Chazal offer different reasons why parshas Vayechi is a parsha stuma, a "closed" parsha, one with no break between its opening and the previous parsha. One view suggests that the text is alluding to the fact that Yaakov's access to ruach hakodesh was closed off and he was unable to reveal to his children what will happen in the end of days. Another view sees the parsha stuma as an allusion to Klal Yisrael being closed off in galus. A final view quoted in the Yalkut explains that the parsha is closed because, after suffering for so many years of heartache and pain, Yaakov was finally closed off and removed from all sorrows.
Although the same Midrash quotes all three views, the last one clearly stands out as anomalous. The first two explanations see a parsha stuma as alluding to something negative -- Yaakov's loss of ruach hakodesh, Klal Yisrael's loss of freedom. Not so the third view, which sees the stuma as alluding to Yaakov's loss of sorrow -- what could be better than that?
Chasam Sofer (derashos, 5593) explains that in fact, this third view actually reflects the most negative perspective on the parsha and sees in it the greatest tragedy of all. Here we have Yaakov Avinu entering galus where he knows he will die, here we have the shivtei K-h leaving Eretz Yisrael with no idea when they will ever return home. What happened when they entered the land of Mitzrayim? Last week's parsha ends by telling us that they settled in Goshen, "va'yeiachazu bah vayifru vayirbu me'od." They had beautiful homes, lots of kids, mistama they started businesses, and life was good! There was probably a kosher pizza or two or three in Goshen, a sushi joint with fresh fish from the Nile, etc. -- all the amenities we like to have. And with no break our parsha starts, "Vayechi Yaakov...," Yaakov had a second wind in life and he too could enjoy his final years in Mitzrayim. What's so bad?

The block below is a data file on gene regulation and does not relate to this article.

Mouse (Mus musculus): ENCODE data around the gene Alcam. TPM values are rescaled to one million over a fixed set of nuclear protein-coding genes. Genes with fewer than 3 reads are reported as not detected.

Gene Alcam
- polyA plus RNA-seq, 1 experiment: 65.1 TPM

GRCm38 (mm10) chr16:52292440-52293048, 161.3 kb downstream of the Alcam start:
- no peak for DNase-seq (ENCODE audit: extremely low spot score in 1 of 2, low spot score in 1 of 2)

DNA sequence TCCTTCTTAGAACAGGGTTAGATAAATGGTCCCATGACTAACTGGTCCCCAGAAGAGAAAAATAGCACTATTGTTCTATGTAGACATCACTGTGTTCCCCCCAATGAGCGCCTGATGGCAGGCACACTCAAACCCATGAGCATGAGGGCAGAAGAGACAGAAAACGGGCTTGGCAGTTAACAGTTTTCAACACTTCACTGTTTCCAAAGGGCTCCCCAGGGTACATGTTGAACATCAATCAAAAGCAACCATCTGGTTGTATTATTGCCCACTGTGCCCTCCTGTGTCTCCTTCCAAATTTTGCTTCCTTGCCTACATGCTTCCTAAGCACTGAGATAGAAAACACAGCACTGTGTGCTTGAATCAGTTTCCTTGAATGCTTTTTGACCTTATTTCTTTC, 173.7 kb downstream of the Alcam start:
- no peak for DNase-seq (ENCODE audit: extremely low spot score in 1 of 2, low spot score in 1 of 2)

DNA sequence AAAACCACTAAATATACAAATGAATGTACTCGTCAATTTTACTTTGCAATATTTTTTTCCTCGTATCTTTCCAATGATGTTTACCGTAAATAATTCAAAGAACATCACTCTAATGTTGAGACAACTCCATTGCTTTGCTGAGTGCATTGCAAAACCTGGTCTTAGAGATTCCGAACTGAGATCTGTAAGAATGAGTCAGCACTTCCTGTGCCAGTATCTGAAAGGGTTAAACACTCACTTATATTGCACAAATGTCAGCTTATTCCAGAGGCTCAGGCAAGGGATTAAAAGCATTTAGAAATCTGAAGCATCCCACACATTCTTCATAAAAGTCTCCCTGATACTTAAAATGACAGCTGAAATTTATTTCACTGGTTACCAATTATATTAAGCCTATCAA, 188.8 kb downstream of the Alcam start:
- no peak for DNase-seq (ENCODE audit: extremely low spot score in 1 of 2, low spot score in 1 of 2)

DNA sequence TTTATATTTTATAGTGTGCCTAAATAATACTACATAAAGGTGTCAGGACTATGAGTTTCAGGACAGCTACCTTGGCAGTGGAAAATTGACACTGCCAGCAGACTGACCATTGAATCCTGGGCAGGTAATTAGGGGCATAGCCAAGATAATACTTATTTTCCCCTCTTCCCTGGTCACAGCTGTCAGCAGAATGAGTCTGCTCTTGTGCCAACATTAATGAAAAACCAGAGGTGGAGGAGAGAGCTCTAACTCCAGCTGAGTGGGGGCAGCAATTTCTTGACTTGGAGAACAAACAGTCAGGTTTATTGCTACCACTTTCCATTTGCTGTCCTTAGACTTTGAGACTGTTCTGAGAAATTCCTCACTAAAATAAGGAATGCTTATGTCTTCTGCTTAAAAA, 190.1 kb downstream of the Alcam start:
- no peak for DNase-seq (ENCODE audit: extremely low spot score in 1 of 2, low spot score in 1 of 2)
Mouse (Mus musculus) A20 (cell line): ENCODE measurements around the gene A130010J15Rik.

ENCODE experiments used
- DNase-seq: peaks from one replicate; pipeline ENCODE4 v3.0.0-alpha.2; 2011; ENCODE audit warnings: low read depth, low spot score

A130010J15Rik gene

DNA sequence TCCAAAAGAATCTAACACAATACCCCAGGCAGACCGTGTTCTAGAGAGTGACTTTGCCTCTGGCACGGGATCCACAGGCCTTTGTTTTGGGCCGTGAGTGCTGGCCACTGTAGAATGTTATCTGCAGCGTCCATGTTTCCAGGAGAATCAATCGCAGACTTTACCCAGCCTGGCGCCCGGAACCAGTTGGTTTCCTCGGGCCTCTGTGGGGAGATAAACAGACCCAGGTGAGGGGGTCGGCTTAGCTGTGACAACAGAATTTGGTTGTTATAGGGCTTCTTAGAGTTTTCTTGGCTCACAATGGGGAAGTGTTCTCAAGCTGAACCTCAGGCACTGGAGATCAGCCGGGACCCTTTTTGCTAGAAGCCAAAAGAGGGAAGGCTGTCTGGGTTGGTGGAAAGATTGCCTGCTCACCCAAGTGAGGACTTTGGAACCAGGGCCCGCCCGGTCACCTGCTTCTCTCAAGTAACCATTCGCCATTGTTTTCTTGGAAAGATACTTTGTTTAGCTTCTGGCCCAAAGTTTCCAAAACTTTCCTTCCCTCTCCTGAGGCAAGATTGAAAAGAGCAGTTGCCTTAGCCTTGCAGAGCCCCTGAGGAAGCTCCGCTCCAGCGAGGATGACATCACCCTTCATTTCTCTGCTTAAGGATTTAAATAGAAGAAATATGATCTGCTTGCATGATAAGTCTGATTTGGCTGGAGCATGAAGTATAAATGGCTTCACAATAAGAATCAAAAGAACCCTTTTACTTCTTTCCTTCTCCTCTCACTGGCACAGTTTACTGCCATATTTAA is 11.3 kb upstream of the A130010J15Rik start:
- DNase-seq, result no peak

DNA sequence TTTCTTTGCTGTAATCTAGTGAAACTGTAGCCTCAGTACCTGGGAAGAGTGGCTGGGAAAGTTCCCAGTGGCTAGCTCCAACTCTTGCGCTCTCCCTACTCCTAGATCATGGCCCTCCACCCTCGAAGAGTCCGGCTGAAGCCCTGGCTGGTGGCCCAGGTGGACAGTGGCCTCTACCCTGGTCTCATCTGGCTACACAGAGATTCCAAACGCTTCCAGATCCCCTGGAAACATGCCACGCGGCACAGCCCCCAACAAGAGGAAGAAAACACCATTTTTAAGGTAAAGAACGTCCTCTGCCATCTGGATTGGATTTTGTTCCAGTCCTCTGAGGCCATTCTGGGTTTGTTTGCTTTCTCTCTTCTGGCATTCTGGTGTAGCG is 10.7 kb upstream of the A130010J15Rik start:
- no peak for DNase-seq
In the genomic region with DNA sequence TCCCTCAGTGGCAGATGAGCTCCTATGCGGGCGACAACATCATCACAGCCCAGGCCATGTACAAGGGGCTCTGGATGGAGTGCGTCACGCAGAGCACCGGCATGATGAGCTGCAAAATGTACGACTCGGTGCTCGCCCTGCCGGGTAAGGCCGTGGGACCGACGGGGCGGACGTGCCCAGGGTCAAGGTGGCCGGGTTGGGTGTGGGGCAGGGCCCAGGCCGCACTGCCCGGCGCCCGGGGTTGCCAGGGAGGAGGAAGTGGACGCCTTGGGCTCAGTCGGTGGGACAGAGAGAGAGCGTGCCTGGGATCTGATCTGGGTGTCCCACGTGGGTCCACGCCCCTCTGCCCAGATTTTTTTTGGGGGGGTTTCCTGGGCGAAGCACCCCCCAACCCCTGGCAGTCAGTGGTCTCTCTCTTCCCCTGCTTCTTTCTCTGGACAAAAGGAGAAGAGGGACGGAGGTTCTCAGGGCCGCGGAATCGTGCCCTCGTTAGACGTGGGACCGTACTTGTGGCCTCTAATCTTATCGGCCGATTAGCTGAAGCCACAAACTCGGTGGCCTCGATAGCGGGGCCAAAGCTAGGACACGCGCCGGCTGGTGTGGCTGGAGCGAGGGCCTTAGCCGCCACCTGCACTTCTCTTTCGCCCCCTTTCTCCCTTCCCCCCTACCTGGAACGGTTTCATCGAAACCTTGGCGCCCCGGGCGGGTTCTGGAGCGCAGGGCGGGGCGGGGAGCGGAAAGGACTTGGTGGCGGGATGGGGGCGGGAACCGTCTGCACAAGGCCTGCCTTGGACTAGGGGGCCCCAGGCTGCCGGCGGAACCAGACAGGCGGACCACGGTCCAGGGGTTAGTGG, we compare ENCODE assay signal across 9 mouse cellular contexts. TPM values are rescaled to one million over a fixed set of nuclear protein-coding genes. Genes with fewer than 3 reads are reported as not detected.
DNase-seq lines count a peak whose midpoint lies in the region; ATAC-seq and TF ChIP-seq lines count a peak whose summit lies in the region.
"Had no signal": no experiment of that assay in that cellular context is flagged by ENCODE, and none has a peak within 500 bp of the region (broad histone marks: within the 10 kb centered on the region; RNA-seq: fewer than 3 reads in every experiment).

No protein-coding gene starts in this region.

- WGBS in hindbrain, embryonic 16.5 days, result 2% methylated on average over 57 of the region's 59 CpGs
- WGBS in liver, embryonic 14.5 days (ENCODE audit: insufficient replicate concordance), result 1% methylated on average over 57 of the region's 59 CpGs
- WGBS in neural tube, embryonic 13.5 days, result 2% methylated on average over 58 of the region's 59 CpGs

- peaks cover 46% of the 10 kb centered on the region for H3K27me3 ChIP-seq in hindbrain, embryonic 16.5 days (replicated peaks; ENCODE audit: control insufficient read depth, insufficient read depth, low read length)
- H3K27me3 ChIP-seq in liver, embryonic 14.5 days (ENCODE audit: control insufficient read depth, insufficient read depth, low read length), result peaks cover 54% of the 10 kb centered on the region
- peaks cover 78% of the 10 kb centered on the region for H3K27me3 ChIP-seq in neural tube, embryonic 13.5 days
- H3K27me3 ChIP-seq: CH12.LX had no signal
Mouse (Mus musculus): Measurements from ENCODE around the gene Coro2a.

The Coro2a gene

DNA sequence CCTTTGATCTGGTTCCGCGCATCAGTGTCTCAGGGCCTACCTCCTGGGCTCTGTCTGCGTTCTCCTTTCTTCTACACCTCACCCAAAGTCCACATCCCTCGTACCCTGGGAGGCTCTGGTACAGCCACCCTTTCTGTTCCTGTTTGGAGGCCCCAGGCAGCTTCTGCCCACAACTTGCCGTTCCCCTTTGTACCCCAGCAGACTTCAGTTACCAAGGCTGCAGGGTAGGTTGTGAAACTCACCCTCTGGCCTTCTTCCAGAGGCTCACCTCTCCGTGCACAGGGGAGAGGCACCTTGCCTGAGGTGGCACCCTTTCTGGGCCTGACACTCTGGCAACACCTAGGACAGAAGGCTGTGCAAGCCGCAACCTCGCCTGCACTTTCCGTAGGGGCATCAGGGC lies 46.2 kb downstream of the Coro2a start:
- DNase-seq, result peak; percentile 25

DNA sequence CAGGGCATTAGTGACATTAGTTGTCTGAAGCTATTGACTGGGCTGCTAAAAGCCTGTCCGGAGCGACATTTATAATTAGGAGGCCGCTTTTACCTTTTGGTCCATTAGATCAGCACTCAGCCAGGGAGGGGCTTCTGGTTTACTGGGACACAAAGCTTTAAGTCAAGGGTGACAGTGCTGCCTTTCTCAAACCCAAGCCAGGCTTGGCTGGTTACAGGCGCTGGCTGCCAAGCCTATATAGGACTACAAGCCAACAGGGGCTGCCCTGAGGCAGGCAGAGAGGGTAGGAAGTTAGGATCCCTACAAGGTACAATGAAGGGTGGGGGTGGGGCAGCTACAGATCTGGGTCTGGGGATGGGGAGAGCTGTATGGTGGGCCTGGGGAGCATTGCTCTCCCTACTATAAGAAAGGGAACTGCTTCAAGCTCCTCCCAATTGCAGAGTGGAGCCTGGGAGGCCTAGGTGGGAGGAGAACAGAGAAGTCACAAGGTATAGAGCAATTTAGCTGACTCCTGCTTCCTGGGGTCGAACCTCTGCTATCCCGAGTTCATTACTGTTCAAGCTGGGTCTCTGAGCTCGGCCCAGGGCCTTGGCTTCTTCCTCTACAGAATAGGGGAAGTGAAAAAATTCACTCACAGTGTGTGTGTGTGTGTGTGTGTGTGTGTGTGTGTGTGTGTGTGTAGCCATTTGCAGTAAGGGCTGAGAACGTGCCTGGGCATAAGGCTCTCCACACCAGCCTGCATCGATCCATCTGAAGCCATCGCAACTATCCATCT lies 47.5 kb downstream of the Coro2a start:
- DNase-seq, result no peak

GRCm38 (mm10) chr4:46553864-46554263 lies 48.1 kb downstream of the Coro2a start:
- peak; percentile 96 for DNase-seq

Chazal tell us that when you see this scene, instead of jumping for joy, you should shed a tear. Does anyone living that life in Goshen -- a life similar to the life many of us live in galus USA -- remember that this is galus, that this is not where we are supposed to be and not where we should want to be?
The greatest tragedy of the parsha is that we've forgotten the tzaros -- we've gotten used to galus and we're successful and happy here and we could care less about getting out.
Chasam Sofer elsewhere writes that when the navi tells us that the fast days that commemorate the churban habayis, among them today, 10 Teves, will one day be transformed into days of simcha, it does not mean that we will suddenly forget everything from the past. Aderaba, the simcha comes davka because we never forgot the past. It's only because we continue to think about beis hamikdash even when we don't have it, showing that we still connect to it and long for it, that we will eventually be able to celebrate it's return. But if we forget, if it doesn't bother us that it's not here, then what exactly is going to move us to happiness when we do get it back?